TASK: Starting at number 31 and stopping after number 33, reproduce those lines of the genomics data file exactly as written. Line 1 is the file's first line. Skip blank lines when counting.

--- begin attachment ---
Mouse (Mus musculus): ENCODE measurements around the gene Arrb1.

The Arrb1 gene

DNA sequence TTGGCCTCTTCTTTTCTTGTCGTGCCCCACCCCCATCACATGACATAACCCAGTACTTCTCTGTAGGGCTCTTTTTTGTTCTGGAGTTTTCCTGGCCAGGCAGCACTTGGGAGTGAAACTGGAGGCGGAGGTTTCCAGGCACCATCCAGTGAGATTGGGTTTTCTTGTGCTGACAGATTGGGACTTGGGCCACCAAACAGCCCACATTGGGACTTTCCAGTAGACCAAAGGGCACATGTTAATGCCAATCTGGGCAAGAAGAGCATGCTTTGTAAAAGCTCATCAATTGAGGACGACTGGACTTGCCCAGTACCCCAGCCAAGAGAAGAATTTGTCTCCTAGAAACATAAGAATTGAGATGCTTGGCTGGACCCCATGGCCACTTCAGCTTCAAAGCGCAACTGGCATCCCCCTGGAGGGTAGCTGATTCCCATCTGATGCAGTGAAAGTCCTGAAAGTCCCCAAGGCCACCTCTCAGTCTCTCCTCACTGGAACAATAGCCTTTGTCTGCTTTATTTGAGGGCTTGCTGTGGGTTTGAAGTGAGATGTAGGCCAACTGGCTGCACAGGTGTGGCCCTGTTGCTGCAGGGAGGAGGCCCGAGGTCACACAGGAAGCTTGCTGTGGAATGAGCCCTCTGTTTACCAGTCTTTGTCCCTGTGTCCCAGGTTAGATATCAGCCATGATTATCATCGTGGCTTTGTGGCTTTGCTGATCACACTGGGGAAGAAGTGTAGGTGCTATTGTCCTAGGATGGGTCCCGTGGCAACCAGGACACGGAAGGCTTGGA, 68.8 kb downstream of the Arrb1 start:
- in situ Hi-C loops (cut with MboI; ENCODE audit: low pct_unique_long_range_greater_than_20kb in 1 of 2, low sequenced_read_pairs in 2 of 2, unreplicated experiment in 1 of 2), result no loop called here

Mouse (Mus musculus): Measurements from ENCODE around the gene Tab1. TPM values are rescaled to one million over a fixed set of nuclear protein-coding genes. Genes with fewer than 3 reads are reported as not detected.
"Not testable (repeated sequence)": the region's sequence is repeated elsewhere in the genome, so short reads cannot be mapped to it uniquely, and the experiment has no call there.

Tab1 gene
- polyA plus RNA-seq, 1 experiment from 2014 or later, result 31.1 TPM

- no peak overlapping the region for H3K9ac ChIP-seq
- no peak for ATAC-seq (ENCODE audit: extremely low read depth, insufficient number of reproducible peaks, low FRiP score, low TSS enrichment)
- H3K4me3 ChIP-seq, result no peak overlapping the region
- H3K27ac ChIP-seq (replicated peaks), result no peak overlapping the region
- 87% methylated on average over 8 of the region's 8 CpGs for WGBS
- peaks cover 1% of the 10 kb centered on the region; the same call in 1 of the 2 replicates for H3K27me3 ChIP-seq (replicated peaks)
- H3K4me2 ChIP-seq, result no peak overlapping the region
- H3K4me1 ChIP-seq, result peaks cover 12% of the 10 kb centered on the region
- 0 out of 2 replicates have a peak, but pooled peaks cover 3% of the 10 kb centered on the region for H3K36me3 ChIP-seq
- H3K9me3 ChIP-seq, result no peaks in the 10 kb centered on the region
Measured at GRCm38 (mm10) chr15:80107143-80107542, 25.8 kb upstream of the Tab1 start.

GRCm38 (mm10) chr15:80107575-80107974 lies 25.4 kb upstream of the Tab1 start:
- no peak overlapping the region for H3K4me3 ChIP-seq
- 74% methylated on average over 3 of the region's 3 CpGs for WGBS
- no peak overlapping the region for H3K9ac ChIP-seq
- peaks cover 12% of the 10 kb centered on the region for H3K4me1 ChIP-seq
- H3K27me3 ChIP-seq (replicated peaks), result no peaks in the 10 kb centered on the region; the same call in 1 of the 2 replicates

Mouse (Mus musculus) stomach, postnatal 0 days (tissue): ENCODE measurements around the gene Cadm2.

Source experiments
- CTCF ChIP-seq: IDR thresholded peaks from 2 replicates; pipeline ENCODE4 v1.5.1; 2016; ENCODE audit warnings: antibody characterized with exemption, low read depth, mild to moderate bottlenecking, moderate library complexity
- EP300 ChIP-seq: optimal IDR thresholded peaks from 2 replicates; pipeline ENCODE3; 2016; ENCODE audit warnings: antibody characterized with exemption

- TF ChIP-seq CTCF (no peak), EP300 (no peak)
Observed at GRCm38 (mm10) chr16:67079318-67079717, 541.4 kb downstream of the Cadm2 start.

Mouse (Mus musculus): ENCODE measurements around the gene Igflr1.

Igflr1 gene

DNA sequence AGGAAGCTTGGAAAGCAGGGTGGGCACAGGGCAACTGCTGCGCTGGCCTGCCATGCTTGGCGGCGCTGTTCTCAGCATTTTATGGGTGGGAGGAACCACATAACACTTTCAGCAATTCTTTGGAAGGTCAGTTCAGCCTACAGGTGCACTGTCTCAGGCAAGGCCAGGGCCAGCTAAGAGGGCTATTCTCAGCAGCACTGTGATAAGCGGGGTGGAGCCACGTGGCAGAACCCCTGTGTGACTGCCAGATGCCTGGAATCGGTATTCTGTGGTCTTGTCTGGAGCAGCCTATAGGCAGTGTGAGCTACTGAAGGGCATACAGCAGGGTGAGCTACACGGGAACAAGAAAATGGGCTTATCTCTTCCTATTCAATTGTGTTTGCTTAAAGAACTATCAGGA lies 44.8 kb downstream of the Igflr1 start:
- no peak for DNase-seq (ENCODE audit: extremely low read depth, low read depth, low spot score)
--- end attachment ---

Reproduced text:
Observed at GRCm38 (mm10) chr16:67079318-67079717, 541.4 kb downstream of the Cadm2 start.

Mouse (Mus musculus): ENCODE measurements around the gene Igflr1.

Igflr1 gene